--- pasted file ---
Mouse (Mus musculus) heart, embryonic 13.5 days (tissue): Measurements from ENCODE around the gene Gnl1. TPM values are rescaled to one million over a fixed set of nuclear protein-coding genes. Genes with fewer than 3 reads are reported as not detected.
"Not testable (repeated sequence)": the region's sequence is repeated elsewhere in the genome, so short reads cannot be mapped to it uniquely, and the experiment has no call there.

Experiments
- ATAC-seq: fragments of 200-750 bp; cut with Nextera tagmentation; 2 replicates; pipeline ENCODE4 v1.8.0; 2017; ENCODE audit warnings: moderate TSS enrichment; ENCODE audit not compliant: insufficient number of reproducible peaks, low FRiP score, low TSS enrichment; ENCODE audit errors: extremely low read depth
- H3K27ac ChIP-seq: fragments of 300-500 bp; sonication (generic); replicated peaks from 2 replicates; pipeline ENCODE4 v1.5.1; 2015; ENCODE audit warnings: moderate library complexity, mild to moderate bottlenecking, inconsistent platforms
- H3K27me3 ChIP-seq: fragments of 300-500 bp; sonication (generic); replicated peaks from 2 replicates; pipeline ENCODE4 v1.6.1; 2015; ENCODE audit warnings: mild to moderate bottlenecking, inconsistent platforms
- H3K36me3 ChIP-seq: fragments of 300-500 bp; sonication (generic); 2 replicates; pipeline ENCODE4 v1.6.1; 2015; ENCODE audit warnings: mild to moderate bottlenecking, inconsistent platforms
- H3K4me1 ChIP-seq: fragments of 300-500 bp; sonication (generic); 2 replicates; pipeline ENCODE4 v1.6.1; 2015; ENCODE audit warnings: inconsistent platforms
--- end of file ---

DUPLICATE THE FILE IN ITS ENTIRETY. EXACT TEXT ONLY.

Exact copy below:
Mouse (Mus musculus) heart, embryonic 13.5 days (tissue): Measurements from ENCODE around the gene Gnl1. TPM values are rescaled to one million over a fixed set of nuclear protein-coding genes. Genes with fewer than 3 reads are reported as not detected.
"Not testable (repeated sequence)": the region's sequence is repeated elsewhere in the genome, so short reads cannot be mapped to it uniquely, and the experiment has no call there.

Experiments
- ATAC-seq: fragments of 200-750 bp; cut with Nextera tagmentation; 2 replicates; pipeline ENCODE4 v1.8.0; 2017; ENCODE audit warnings: moderate TSS enrichment; ENCODE audit not compliant: insufficient number of reproducible peaks, low FRiP score, low TSS enrichment; ENCODE audit errors: extremely low read depth
- H3K27ac ChIP-seq: fragments of 300-500 bp; sonication (generic); replicated peaks from 2 replicates; pipeline ENCODE4 v1.5.1; 2015; ENCODE audit warnings: moderate library complexity, mild to moderate bottlenecking, inconsistent platforms
- H3K27me3 ChIP-seq: fragments of 300-500 bp; sonication (generic); replicated peaks from 2 replicates; pipeline ENCODE4 v1.6.1; 2015; ENCODE audit warnings: mild to moderate bottlenecking, inconsistent platforms
- H3K36me3 ChIP-seq: fragments of 300-500 bp; sonication (generic); 2 replicates; pipeline ENCODE4 v1.6.1; 2015; ENCODE audit warnings: mild to moderate bottlenecking, inconsistent platforms
- H3K4me1 ChIP-seq: fragments of 300-500 bp; sonication (generic); 2 replicates; pipeline ENCODE4 v1.6.1; 2015; ENCODE audit warnings: inconsistent platforms